It’s that time of year again, and I am literally counting the days to our summer holiday. There will be sunshine, happiness and lots of opportunities for photography! I will be taking a selection of cameras with me, but the single most versatile camera is of course my smartphone. Unlike with an ordinary camera, it can be endlessly reconfigured, and there are always new things to try. So here is my selection of tips, both old and new, for mobile travel photography.
1. Get your apps ready
Before I go I like to make sure I’ve got the latest versions of all my apps – and any new apps that might be useful. For me, that’s old favourites like VSCO (with its new swizzy update) and Steller for editing and sharing, and Golden Hour, which tells you when the golden hour is, no matter where you are; and some newer apps including Snapchat (it’s not just for teenagers, you know), PlayMemories Online (which lets me move photos from my Sony A7 to my phone) and the newly updated Kodak Professional Film app, which tells you how to get the best out of different kinds of film, and even helps you find nearby stockists. I also make sure that my most commonly used apps are easily accessible from the home screen.
2. Do your homework
Another thing I like to do before I go is draw up a list of places to visit, both old and new, near where we’ll be staying, and then look them up on Google Images and Pinterest for photographic inspiration. Is there a particular vantage point from which to shoot an overhead view or a sunset? Are there parts of a site or town we shouldn’t miss? We always have a list of things we want to do anyway, but I like to supplement that list with photo ideas. A good way to keep track of your ideas is to make a Pinterest board and fill it with inspiring images. The aim is not to slavishly copy other people’s pictures, but to allow them to motivate you and help you find your own ideas and interpretations. Seeing the pictures everyone else has taken challenges you to add your own personal twist.
3. Know your smartphone
The software on smartphones is being updated all the time, which is great, but it means your phone may have features you don’t know about. And as wonderful as smartphone cameras are, they’re still very limited in some ways. So make sure you know all the tricks: how to turn HDR on and off, locking focus and exposure, remote triggering using the volume buttons on your headphones, how to use Burst Mode, and so on. Smartphone photography works best if you don’t zoom (you can always zoom or crop afterwards), hold still and have a clean lens (a smudge or fingerprint can make everything look dull and blurry).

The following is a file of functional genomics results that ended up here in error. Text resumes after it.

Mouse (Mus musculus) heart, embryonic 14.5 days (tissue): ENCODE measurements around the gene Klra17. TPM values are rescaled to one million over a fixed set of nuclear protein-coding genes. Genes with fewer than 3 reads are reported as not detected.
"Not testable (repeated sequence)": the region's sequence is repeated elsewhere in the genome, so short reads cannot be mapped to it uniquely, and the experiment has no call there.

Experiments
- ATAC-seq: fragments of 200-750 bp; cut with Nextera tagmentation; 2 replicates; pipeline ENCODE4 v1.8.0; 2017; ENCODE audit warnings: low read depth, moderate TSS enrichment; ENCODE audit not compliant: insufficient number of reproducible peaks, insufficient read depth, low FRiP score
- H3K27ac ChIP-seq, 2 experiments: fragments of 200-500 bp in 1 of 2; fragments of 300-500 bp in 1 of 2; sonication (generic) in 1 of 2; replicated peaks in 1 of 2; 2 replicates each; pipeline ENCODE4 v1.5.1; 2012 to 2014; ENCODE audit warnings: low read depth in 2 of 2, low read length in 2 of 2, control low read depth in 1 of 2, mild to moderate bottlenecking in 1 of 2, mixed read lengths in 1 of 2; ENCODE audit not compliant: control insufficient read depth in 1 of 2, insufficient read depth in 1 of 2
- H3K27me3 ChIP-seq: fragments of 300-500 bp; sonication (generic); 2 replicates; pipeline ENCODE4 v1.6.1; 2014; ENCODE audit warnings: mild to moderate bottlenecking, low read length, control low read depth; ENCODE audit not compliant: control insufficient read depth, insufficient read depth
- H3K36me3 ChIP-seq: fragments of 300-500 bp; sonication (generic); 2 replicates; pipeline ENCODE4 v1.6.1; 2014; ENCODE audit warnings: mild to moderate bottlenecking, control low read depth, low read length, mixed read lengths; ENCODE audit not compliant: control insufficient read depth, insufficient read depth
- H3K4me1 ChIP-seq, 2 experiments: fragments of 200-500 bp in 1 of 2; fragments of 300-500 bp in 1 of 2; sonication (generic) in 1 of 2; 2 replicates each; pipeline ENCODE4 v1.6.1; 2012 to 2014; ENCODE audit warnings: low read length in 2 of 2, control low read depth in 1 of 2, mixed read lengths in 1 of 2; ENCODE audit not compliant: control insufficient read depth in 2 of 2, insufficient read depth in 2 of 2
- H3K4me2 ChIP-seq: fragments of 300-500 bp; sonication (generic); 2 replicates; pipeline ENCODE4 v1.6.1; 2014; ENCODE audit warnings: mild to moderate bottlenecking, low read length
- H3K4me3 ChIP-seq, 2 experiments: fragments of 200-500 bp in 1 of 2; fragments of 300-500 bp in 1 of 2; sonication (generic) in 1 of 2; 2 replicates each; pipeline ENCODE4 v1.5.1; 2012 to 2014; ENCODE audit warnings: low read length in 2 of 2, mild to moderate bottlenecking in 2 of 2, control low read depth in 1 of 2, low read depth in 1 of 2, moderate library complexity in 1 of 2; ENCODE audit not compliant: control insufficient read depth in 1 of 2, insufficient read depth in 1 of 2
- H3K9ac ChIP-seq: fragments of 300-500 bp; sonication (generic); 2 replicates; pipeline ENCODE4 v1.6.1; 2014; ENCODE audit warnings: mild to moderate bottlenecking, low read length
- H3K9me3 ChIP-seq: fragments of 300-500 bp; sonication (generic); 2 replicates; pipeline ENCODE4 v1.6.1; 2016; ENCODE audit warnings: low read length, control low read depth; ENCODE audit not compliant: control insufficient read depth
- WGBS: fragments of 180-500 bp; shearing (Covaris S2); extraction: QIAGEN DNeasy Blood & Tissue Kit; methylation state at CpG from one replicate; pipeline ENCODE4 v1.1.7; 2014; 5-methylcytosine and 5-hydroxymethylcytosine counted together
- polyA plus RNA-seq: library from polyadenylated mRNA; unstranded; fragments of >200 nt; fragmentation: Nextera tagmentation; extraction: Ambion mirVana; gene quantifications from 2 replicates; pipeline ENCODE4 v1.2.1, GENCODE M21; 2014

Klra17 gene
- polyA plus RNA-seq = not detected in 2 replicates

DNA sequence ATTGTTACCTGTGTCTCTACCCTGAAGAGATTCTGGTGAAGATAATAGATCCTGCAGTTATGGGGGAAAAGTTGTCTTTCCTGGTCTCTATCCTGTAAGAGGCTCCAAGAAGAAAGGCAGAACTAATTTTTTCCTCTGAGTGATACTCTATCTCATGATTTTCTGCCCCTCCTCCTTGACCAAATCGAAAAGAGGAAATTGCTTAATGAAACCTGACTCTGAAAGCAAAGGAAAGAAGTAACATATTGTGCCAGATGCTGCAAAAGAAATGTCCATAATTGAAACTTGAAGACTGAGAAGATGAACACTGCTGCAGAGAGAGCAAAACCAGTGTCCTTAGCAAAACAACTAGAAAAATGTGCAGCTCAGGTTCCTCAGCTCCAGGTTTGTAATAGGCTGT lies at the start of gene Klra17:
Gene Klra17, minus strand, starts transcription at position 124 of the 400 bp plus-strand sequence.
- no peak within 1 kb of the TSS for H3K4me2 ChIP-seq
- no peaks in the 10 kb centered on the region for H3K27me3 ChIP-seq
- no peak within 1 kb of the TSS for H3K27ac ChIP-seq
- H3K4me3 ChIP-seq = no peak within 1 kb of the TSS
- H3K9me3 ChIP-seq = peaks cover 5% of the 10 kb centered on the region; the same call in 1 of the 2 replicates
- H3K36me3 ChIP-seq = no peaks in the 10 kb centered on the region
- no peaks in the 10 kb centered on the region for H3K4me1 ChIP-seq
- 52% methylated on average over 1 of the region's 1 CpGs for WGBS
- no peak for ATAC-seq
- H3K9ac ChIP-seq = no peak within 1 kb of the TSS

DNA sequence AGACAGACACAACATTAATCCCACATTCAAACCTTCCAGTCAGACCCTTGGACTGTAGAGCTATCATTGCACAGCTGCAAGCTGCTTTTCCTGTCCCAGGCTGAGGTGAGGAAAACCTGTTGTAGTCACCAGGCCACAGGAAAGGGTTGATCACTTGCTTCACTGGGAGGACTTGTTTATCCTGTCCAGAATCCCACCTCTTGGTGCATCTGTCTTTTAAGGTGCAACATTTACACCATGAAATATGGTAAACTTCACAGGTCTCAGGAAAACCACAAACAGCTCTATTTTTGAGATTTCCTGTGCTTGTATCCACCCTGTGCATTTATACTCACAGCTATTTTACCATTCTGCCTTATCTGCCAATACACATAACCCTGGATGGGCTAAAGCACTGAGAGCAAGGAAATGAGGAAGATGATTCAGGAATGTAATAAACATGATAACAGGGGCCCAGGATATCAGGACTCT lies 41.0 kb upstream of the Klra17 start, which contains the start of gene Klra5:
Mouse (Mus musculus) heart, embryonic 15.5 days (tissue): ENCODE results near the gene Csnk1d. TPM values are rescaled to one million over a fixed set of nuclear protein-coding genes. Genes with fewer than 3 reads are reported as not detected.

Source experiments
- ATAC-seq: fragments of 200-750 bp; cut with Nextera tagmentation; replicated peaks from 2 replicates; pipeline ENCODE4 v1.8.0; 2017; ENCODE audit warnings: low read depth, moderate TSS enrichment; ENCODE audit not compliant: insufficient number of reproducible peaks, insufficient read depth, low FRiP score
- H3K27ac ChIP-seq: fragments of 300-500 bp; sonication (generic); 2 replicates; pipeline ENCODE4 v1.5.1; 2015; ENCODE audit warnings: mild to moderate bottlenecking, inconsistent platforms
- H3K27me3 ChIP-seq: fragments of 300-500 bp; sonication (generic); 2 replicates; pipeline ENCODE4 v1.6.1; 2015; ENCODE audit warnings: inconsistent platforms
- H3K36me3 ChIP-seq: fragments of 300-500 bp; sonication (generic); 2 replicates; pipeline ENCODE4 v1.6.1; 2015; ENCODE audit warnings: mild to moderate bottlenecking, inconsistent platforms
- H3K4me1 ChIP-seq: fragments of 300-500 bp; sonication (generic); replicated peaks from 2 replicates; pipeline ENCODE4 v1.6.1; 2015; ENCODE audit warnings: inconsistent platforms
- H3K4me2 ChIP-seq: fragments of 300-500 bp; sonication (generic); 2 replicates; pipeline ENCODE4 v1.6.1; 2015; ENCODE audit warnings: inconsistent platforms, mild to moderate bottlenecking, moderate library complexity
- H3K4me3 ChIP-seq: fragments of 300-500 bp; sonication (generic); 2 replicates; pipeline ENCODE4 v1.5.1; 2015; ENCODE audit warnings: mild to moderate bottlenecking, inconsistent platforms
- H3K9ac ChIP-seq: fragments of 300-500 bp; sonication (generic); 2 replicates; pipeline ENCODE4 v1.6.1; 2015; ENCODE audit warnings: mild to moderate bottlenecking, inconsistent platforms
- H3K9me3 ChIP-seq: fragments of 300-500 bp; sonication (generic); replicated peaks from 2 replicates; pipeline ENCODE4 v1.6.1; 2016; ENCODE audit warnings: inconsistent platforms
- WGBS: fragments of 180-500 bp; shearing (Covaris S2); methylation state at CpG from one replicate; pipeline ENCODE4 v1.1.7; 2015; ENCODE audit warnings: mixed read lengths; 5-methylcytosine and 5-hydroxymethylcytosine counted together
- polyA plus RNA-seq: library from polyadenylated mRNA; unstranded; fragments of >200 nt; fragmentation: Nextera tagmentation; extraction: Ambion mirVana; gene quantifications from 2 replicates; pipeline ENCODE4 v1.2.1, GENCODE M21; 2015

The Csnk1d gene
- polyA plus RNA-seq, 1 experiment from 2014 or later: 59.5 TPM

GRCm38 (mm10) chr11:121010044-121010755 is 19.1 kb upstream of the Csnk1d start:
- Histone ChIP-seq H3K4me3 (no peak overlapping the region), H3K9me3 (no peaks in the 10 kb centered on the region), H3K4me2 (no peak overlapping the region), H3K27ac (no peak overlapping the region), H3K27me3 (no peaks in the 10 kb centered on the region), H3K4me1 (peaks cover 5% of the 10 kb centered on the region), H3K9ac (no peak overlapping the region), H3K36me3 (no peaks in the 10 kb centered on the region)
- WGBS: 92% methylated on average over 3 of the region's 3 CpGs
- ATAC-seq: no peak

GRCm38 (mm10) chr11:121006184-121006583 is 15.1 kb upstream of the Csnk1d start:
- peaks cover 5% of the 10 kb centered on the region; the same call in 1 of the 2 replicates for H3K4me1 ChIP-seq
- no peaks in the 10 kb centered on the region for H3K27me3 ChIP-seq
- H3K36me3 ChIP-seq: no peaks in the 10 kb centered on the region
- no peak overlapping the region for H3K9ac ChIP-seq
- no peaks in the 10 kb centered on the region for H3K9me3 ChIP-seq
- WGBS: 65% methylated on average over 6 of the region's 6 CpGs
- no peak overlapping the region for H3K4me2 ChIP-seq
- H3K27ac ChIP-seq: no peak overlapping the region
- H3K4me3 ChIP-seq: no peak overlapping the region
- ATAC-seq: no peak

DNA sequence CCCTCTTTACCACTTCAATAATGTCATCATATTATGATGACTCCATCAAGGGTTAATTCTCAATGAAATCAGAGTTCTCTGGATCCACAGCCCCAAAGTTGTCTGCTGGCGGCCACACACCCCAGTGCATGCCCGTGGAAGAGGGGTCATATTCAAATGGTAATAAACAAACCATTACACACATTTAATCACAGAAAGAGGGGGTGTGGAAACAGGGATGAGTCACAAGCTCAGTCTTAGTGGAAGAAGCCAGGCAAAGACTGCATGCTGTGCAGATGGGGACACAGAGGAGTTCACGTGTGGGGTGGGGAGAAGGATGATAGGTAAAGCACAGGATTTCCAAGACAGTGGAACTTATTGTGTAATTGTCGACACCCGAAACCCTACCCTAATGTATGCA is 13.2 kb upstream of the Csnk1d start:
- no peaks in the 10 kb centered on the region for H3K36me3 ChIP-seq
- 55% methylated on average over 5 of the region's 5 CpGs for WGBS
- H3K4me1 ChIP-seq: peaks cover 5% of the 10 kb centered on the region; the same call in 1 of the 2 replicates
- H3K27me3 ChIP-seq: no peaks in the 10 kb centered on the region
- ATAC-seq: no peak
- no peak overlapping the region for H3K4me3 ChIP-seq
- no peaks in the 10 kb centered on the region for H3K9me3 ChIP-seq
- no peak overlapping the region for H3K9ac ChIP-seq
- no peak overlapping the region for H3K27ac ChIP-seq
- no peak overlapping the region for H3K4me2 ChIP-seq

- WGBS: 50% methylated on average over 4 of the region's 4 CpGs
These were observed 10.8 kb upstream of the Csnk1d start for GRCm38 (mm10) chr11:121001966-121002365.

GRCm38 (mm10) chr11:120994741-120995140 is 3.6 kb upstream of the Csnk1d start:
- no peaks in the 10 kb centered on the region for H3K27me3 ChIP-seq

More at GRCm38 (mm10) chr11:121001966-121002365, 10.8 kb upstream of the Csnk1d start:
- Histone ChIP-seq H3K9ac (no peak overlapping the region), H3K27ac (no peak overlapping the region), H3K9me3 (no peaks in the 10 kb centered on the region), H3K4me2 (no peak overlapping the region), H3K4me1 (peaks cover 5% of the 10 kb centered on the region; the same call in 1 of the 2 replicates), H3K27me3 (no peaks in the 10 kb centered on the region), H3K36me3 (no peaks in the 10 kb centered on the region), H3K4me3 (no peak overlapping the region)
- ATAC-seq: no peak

4. Shoot now, process later
When we’re abroad we often don’t have data access on our phones, because (outside the EU at least) it is ridiculously expensive. But I have come to see this as an advantage, not a drawback. It means that I snap away during the day and leave all processing and posting until the end of the day, when we are back at base and basking in Wi-Fi coverage. It’s hard to process images reliably in bright sunshine anyway. This neatly ensures that I don’t get distracted from whatever we’re doing, and can enjoy the moment. To make my smartphone battery last longer, I quite often put it into Airplane mode during the day, too. Later on, I enjoy putting my feet up, with a glass of wine, and looking back on the day as I choose images, process them and share them.
5. Dare to try something new
A holiday is a great opportunity to experiment, stretch yourself and try something new! Why not give video, or underwater photography, or time-lapse, or photo-collages, or some other new technique a try? On last year’s I had lots of fun experimenting with Hyperlapse, which was the perfect way to capture boat trips.
This year we’re going to try to take some underwater pictures of sea turtles, with disposable underwater film cameras. And my husband has some 360-degree camera that looks like a golfball. To be honest with you, this is ideal for traveling as you can capture all the great angles instead of just one, which really allows you to feel like you are there whenever you look back on the photos. I’d highly recommend getting one, but check out this 360 camera list of the top ten cameras to make the decision about which one you would like a little easier. It’s only a matter of time before we’re taking a drone on holiday, I suspect! Besides, one of my best friends owns a couple of drones, and the aerial footage that she is able to capture while traveling looks incredible. I know that my friend always purchases DJI drones so I think I am going to do some research online to find a drone that meets my needs. Do you have any experience using drones? Get in touch if so as I would love to hear your thoughts. Anyway, my ideal holiday has a mixture of familiar rituals and new adventures. And that applies to my photography as well. Bons voyages!